Excavation seasons at Ur usually ran from mid-October to early March, cold and rainy months in southern Iraq. The excavation staff lived in a house on the site that was constructed with ancient baked bricks from around the mound. The construction of this building was a high priority when Woolley arrived and was expensive (£200). Built around a courtyard, the house had a sitting room, bedrooms, workrooms, offices, a bathroom, and a toilet. A generator provided electricity, but the house had few other amenities and its roof leaked during heavy winter rains.
Artifacts from the excavations were stored in the house until the end of each season with the exception of any gold artifacts which were consigned to a bank. In the fourth season (1925–26), Gordon sent a Victrola record player and records for the staff to enjoy. Although Woolley did not approve of such diversions, he reported that the staff, including his Arab foreman Hamoudi, enjoyed the selections.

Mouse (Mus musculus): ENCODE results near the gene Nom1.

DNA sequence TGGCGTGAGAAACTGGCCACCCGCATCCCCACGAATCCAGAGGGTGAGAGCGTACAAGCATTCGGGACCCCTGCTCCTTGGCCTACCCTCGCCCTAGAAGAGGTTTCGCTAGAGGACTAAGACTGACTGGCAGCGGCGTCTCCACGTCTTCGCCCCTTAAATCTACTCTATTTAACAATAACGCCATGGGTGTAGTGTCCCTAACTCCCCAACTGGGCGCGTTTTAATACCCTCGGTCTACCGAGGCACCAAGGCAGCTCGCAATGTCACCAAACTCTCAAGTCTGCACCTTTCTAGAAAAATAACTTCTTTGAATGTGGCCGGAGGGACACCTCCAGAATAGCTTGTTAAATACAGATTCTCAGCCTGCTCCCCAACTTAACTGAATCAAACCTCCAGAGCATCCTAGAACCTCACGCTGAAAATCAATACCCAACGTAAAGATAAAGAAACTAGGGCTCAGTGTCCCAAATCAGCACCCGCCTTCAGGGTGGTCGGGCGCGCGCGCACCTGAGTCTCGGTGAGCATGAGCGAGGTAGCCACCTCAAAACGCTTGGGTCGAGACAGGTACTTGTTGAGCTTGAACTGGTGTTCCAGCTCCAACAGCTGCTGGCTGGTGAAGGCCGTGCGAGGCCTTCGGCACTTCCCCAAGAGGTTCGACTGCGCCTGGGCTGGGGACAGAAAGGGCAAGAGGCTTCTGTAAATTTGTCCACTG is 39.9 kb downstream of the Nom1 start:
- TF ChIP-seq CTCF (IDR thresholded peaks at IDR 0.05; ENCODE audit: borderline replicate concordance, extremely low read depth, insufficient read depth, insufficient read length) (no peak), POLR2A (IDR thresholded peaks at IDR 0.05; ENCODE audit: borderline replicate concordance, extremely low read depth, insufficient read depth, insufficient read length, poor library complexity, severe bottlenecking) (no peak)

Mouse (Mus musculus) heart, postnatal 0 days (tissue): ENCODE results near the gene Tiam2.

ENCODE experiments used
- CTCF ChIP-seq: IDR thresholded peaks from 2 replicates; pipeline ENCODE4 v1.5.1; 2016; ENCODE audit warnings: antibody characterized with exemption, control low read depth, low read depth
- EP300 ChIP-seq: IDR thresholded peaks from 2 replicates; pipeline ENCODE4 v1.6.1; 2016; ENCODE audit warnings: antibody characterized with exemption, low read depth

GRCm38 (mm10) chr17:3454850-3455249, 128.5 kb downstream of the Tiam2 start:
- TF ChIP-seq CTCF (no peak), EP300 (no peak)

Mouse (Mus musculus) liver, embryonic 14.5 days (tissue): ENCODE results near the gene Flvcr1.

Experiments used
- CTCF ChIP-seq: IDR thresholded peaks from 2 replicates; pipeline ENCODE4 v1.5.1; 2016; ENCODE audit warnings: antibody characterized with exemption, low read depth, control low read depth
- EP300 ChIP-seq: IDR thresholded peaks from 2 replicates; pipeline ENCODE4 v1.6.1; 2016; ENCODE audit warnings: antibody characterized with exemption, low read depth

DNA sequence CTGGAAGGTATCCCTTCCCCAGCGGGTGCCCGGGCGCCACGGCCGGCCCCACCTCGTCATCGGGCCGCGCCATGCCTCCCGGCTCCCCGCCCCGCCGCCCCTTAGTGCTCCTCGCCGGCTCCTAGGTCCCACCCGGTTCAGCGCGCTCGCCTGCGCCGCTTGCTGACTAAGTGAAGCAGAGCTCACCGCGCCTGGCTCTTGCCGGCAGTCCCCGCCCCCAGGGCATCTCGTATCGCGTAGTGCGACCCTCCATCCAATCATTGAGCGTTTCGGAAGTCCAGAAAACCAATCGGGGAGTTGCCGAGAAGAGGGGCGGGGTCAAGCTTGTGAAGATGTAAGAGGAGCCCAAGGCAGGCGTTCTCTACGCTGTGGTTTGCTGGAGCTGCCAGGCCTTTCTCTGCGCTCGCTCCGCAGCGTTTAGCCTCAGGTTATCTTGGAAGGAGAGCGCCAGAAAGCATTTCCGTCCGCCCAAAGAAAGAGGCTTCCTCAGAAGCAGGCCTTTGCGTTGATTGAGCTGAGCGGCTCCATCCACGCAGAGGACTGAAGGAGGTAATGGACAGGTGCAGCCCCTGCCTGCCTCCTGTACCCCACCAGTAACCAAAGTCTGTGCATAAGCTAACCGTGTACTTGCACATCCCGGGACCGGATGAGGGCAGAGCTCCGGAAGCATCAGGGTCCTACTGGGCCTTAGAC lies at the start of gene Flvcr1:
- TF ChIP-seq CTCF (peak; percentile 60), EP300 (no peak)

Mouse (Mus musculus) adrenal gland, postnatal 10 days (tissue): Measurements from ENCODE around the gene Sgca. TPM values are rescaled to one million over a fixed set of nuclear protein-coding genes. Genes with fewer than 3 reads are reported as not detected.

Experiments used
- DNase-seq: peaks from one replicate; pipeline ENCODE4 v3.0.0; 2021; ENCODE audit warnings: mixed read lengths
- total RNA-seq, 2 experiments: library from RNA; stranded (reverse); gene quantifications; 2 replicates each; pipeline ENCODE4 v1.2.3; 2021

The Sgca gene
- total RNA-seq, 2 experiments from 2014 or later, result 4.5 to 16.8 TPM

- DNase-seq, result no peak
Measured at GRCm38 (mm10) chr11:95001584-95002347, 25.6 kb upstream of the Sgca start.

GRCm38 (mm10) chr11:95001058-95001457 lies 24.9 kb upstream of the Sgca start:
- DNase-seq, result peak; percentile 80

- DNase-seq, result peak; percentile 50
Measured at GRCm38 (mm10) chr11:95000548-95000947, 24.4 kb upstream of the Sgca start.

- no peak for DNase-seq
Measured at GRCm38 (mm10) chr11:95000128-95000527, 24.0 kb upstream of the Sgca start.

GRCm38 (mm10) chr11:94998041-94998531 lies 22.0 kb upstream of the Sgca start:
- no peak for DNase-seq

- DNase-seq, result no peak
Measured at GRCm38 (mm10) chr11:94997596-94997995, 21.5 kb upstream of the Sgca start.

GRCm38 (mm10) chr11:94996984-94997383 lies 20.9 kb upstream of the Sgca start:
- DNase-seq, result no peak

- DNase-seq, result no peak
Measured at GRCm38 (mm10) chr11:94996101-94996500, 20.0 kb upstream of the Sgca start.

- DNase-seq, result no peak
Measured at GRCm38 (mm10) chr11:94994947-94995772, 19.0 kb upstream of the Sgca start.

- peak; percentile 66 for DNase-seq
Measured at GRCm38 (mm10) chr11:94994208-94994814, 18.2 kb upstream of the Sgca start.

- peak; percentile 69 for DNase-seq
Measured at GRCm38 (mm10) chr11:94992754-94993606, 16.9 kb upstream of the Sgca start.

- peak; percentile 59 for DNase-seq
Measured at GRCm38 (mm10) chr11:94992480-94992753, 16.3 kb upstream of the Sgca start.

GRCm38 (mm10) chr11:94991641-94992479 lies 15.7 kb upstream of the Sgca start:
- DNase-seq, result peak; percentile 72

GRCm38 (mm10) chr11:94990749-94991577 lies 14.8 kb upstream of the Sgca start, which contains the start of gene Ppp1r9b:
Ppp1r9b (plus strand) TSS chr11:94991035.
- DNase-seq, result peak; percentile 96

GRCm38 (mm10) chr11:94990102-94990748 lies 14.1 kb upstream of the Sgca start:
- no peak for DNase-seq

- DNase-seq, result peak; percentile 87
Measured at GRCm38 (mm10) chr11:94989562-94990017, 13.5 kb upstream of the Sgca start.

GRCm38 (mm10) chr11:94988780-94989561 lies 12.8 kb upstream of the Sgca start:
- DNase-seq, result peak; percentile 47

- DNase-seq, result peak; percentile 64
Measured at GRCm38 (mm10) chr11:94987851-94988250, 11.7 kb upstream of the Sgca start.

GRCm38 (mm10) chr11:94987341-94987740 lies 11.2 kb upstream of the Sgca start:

Woolley’s local workers lived in a village about four miles away. Work began at first light, so the men left their homes while it was still dark. The workers’ children brought their fathers’ mid-day meals to them, and, once their chore was done, they searched for small finds across Diqdiqqeh, a series of low mounds to the northeast of Ur’s outer walls, to give Woolley in exchange for a small sum of money (Arabic bakshish).